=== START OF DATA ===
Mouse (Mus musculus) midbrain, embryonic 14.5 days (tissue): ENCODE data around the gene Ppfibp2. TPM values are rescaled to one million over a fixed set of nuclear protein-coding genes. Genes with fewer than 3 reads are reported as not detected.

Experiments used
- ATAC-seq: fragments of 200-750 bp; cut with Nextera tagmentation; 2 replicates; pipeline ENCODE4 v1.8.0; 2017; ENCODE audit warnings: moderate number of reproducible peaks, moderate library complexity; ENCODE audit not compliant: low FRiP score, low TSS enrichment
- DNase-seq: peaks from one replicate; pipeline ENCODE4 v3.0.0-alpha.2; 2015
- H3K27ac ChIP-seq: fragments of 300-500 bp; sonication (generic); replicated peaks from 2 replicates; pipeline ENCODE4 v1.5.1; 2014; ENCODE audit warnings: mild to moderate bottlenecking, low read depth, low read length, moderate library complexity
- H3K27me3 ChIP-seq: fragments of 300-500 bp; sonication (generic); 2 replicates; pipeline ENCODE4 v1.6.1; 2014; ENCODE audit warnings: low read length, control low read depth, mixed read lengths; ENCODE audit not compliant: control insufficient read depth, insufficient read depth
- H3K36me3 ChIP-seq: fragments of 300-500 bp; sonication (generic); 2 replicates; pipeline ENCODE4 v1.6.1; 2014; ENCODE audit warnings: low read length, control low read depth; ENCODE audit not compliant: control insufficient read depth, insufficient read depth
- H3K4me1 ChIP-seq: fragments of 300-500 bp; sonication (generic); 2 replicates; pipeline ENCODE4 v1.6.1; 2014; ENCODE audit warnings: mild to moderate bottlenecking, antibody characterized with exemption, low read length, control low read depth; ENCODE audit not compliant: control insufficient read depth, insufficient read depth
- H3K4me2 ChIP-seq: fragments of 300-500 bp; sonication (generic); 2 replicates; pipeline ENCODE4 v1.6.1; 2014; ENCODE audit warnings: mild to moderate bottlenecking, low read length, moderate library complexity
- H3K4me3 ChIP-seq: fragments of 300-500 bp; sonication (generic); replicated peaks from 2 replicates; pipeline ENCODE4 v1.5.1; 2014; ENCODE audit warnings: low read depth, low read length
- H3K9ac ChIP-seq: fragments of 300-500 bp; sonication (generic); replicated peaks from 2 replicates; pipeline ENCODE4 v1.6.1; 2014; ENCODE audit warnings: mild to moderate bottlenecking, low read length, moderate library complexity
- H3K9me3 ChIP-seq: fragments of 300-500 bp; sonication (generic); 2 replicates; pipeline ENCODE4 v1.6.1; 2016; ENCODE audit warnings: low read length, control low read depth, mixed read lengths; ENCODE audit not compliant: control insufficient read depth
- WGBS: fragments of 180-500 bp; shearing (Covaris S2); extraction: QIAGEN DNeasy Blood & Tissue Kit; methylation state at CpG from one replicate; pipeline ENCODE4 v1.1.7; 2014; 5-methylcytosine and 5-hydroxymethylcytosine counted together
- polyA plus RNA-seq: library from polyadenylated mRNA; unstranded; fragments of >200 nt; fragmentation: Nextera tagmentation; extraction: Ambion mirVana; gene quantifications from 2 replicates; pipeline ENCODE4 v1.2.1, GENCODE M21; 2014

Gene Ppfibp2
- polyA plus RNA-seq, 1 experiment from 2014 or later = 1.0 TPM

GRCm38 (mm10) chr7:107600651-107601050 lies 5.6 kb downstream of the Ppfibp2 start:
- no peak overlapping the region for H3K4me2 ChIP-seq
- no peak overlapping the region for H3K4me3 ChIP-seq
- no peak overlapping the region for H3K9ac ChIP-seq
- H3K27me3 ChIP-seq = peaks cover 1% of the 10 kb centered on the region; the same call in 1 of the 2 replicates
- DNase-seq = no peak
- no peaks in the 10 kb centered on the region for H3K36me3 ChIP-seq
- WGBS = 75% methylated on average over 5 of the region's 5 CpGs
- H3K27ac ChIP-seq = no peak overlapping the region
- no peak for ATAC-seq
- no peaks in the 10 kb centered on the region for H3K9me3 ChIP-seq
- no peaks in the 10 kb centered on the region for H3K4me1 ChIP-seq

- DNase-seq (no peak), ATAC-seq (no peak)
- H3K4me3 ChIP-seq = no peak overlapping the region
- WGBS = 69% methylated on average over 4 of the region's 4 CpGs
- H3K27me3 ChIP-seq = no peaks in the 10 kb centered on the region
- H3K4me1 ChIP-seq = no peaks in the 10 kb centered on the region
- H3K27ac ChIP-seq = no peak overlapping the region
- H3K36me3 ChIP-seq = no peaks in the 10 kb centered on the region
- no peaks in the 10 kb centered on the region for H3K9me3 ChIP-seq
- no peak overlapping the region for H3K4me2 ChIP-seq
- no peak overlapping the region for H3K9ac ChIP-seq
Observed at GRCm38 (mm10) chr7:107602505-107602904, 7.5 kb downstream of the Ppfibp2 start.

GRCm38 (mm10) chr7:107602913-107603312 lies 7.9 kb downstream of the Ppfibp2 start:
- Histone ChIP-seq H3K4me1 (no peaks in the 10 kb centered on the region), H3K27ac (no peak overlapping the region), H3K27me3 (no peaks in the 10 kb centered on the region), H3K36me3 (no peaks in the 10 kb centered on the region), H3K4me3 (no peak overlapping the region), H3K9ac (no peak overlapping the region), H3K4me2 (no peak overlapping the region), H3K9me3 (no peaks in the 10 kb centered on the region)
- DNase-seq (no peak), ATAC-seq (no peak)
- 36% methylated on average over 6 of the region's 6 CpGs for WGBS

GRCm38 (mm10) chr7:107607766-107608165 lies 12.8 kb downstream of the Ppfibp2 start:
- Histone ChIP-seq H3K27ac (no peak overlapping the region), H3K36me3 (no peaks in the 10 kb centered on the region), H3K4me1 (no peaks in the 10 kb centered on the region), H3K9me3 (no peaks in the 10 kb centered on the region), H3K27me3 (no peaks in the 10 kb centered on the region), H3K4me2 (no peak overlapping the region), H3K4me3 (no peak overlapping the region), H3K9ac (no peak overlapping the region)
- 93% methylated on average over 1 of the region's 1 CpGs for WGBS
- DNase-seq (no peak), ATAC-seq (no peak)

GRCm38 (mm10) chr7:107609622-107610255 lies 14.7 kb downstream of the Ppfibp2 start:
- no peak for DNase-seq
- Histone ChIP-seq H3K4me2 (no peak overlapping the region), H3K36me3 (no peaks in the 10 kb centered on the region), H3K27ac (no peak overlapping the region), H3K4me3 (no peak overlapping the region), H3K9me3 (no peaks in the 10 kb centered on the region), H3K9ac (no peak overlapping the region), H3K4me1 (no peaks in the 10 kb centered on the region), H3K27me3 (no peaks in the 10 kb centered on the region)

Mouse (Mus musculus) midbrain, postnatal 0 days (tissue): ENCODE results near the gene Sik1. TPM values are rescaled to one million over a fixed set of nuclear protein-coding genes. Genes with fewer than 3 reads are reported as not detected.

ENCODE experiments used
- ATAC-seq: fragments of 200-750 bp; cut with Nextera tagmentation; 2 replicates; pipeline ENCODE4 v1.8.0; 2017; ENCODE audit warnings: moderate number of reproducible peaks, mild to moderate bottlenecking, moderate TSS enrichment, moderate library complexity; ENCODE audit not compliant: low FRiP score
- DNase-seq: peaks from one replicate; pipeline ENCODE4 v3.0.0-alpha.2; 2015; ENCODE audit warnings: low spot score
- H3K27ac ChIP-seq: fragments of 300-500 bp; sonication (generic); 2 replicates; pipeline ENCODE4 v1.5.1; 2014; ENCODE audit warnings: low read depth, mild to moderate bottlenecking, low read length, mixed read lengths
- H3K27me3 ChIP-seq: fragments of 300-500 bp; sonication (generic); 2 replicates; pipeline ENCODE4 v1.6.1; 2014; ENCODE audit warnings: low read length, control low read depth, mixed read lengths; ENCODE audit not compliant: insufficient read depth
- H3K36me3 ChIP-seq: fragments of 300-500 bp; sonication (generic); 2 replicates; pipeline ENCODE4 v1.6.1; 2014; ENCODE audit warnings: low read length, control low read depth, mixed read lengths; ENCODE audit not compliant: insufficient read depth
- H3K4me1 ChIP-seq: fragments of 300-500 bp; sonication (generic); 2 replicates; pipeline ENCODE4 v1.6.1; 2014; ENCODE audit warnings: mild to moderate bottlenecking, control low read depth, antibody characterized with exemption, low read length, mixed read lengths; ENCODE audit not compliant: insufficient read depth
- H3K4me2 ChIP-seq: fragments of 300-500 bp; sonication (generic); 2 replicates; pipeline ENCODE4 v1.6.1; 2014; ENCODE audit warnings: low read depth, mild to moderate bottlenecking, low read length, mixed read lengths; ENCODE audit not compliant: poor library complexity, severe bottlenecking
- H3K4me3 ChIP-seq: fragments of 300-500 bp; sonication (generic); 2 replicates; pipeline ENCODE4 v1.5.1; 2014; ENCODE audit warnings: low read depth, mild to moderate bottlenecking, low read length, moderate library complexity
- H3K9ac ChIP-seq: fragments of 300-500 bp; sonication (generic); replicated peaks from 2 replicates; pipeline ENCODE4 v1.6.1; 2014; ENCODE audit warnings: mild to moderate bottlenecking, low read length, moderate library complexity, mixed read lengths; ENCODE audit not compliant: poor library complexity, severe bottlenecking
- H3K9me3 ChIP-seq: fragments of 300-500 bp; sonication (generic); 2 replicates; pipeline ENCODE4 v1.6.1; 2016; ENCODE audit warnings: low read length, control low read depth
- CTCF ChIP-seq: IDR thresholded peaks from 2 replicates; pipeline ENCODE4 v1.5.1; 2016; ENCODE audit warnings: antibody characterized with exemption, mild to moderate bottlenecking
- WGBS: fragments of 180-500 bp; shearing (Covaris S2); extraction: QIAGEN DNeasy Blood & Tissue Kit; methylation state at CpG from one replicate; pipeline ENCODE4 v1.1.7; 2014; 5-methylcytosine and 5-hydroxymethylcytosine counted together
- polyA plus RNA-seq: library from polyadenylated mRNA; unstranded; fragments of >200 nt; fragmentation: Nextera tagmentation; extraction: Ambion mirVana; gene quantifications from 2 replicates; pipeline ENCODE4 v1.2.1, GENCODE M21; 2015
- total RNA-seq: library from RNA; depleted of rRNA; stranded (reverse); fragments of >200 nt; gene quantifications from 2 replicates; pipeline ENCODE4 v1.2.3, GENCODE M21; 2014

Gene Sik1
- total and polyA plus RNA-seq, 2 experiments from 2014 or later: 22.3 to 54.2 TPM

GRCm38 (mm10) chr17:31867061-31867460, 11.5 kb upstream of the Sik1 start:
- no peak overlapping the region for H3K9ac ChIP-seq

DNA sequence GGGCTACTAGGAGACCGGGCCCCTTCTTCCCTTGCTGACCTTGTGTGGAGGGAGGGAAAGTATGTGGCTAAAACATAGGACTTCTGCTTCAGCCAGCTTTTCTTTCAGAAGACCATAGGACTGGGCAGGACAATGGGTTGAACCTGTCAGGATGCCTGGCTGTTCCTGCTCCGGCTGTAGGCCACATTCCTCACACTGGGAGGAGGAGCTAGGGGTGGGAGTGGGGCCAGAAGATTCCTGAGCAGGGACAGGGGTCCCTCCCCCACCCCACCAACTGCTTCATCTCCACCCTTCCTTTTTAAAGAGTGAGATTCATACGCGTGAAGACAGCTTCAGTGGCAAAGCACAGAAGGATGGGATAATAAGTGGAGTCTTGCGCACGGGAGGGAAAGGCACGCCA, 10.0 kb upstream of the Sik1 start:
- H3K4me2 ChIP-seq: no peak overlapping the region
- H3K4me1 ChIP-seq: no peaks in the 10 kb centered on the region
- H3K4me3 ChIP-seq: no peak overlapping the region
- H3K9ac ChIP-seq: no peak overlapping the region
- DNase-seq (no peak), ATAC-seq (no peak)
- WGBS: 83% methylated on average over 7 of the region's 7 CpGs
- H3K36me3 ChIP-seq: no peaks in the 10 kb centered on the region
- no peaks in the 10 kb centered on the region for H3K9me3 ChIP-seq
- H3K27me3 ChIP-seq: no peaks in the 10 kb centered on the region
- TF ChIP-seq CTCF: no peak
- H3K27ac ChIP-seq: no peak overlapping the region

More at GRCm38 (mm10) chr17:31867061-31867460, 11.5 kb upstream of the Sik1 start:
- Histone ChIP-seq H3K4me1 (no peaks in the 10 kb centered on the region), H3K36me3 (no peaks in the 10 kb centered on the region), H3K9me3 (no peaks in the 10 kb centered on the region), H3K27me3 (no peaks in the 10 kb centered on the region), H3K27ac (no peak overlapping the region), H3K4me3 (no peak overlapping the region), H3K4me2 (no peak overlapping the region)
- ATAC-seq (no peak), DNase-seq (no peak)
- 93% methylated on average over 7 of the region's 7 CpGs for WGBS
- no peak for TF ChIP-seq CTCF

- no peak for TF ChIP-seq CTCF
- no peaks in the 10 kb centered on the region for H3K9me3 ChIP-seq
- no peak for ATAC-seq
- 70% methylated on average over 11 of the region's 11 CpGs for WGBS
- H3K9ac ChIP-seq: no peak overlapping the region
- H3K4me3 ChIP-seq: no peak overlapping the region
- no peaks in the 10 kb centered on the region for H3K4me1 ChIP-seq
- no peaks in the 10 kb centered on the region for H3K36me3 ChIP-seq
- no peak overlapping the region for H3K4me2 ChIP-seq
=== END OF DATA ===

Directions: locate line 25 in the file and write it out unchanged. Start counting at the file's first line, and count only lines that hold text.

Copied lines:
- H3K27ac ChIP-seq = no peak overlapping the region